3 Good Things: A Healthier Perspective in 2023

Do you ever find yourself thinking or saying something like, “Today’s going to be a bear”? Do you anticipate a rough day? Feel stressed and irritable? Research shows a negative perspective impacts our health, contributing to poor sleep, unmanaged stress, depression, isolation and more. I can work with you on that. You can work with yourself on that.

On a personal level, when you wake up late, stub your toe getting out of bed or arrive late for a meeting, it’s easy to slip into a negative perspective on how the rest of the day will go. “It’s going to be a bad day.” You feel irritated, judgmental, seeing everything that’s wrong with the day. We tend to get what we expect. Life continues to fulfill your expectations. How’s that working for you?!

Instead, practice 3 Good Things. A simple 2-min practice just before bed. Write down 3 good things that happened during the day and the accompanying emotion(s). Maybe a conversation with a friend or co-worker (heart-warming), a tasty lunch (satisfying); your pet happy to see you (love). Get it?

The 3 Good Things practice began as a 2-week pilot study at Duke Medical Center with doctors and nurses who were burned out. Two weeks into the study, they fell asleep faster and slept better. By day 4-5 they were consciously looking for good things about which to write. By the end of the first week, their moods had improved considerably.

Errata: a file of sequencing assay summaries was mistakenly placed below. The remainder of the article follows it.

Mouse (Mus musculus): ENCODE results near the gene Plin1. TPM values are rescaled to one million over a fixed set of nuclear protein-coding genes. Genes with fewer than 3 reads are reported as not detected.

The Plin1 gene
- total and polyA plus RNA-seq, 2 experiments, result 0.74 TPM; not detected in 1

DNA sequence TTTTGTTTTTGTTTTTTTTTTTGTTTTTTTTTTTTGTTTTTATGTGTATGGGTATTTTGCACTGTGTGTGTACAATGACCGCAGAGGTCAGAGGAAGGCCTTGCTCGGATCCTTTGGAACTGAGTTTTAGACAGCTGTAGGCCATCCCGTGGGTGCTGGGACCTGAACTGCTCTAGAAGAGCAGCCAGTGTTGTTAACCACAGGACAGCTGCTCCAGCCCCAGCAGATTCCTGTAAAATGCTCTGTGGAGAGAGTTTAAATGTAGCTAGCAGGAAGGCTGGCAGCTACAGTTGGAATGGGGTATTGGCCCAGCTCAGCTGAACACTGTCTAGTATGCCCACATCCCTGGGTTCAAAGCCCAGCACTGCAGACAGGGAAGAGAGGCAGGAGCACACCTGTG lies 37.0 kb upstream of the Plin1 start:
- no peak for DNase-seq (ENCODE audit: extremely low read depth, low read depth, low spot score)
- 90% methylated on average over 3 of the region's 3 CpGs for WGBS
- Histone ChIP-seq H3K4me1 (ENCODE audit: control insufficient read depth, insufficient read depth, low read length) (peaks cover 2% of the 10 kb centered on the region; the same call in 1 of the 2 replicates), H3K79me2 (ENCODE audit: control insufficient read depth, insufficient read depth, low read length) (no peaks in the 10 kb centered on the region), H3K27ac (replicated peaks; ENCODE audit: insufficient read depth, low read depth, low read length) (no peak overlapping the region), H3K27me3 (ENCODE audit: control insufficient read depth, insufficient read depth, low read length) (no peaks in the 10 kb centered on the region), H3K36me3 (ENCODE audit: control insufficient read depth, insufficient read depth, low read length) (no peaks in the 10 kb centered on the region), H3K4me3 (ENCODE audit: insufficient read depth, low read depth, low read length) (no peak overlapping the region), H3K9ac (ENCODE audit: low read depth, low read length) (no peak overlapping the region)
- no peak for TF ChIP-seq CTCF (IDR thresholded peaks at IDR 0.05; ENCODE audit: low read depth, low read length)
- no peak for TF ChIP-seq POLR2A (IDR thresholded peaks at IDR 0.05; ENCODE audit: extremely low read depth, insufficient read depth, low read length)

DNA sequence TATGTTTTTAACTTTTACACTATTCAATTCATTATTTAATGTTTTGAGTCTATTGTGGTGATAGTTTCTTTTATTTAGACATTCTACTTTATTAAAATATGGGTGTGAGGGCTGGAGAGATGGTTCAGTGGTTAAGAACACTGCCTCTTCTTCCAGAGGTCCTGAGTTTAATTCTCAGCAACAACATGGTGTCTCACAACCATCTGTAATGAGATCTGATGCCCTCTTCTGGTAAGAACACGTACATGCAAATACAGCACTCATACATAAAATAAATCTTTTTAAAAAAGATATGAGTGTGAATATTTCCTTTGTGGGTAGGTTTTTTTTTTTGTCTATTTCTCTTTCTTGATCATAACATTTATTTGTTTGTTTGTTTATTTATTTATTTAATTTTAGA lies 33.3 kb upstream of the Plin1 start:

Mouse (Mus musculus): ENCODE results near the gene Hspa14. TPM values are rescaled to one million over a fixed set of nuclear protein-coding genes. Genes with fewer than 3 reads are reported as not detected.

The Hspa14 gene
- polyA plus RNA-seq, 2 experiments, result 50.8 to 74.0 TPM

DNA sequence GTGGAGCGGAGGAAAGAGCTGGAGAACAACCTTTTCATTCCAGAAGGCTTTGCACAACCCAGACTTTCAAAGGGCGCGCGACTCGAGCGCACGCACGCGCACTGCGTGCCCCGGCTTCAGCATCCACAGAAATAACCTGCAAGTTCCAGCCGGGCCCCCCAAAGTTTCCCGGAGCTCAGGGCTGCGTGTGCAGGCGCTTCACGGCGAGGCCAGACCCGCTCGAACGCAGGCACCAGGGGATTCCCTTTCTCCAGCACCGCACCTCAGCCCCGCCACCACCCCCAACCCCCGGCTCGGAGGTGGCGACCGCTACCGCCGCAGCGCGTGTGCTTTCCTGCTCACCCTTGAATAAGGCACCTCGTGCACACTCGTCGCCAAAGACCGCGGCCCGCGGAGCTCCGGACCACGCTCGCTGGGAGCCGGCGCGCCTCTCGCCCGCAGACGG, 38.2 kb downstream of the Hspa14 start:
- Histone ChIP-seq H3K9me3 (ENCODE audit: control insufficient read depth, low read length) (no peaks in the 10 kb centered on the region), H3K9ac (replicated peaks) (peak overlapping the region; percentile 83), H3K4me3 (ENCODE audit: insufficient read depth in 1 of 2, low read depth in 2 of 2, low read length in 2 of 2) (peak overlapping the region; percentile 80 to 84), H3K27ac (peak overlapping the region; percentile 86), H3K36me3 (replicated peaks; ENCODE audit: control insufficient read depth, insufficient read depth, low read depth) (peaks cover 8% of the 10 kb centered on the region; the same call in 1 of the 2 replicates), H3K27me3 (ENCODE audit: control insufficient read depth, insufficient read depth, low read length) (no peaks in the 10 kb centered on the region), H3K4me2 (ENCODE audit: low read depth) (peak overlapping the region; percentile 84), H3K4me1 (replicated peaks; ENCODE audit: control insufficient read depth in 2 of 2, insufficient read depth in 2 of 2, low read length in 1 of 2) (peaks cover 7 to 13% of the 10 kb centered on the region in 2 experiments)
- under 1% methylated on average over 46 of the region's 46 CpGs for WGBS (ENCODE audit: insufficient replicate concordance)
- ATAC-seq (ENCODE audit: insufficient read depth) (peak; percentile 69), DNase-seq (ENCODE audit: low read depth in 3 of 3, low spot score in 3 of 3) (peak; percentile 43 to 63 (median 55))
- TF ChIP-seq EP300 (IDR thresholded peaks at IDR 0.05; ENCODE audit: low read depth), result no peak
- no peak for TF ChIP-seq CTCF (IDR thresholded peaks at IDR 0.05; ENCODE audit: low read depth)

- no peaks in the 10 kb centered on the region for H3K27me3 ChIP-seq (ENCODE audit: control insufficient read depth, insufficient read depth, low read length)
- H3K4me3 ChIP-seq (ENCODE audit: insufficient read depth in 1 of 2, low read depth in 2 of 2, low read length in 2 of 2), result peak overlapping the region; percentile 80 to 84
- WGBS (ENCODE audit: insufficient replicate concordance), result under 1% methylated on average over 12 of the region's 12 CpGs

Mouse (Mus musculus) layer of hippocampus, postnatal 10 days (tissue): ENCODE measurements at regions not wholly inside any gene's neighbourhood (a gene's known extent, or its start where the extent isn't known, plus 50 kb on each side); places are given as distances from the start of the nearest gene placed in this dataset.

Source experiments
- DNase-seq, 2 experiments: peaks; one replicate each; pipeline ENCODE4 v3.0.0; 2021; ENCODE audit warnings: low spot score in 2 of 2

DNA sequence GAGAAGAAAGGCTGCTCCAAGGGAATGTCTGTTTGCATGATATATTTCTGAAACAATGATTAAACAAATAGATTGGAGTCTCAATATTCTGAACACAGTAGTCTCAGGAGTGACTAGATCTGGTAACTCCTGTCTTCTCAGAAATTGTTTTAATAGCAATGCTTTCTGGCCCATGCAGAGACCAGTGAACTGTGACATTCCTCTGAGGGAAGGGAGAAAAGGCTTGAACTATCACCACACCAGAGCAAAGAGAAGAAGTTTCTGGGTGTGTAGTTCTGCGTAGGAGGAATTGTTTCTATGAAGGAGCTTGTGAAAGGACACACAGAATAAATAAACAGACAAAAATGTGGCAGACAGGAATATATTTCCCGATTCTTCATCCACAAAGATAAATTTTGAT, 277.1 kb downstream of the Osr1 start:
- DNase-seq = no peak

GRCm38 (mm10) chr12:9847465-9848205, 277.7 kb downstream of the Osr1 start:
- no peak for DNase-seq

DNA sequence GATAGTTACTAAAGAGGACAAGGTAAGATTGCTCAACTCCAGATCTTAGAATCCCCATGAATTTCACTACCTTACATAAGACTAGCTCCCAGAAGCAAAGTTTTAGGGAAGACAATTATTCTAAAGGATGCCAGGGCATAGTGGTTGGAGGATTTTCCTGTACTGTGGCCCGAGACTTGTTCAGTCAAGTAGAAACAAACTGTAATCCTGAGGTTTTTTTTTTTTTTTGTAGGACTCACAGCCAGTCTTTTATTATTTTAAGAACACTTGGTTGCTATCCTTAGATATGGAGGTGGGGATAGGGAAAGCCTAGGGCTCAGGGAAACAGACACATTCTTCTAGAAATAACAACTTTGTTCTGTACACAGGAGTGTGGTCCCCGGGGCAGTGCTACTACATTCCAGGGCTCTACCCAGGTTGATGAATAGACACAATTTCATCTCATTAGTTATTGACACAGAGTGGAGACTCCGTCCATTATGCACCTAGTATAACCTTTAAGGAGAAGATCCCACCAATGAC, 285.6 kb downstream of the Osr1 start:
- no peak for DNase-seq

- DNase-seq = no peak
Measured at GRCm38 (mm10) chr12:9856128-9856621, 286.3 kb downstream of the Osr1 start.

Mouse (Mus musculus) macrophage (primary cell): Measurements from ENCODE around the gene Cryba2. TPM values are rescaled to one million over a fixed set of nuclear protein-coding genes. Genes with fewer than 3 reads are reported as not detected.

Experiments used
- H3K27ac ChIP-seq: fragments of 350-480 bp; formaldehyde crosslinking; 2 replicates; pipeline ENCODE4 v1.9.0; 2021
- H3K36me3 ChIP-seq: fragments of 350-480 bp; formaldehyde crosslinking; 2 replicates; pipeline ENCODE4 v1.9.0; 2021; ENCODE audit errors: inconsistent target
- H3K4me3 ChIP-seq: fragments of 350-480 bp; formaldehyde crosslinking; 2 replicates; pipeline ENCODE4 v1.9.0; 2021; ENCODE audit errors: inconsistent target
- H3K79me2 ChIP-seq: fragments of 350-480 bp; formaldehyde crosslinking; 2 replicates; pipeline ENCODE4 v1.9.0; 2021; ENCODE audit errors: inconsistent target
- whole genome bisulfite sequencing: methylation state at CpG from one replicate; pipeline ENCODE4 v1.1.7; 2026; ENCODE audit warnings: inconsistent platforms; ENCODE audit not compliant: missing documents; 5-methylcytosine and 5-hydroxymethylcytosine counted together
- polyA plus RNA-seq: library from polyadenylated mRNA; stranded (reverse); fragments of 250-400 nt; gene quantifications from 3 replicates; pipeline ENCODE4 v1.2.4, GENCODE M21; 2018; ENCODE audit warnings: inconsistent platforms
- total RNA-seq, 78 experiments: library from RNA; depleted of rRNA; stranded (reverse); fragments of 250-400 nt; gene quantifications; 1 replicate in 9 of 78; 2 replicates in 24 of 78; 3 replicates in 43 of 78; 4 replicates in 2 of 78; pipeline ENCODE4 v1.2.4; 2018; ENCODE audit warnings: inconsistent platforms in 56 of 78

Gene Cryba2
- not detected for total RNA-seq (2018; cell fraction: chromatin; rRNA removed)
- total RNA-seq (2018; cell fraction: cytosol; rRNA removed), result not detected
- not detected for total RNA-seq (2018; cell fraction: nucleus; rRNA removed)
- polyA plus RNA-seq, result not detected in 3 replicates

Later, a 1-year research study was conducted for doctors, 65% of whom were clinically depressed. All they did in the study was practice writing down 3 good things and connected emotions every night before bed. Just 2 weeks into the study, depression dropped by 15%. At 1-year, post-study, 48% remained resilient. The emotions that people in the study experienced the most were joy, happiness, gratitude, serenity, hope, amusement, inspiration, awe and love.

Could your perspective use some tweaking? Get yourself a little spiral notebook and pen and have it at your bedside. Before bed, write down 3 good things from your day and how you felt. There’s something powerful about writing these down. If you have a particularly difficult day, look over the past week or two of your good things. We have so much more good happening than we realize. We woke up today, have clean running water, food in the refrigerator, clothes to wear, and so much we often take for granted. So many blessings!

Why not incorporate this practice as part of your family dinner conversation? Help each other acknowledge the goodness in your day and lives. Welcome to 2023, a year to have a healthier perspective. By the end of the year, you will have written 1,095 good things that have buoyed your perspective.

PS: One of the good things for me today was sharing this information with you and making a positive difference in our community. I feel satisfied and hopeful.

Jane Ehrman, MEd, ACHT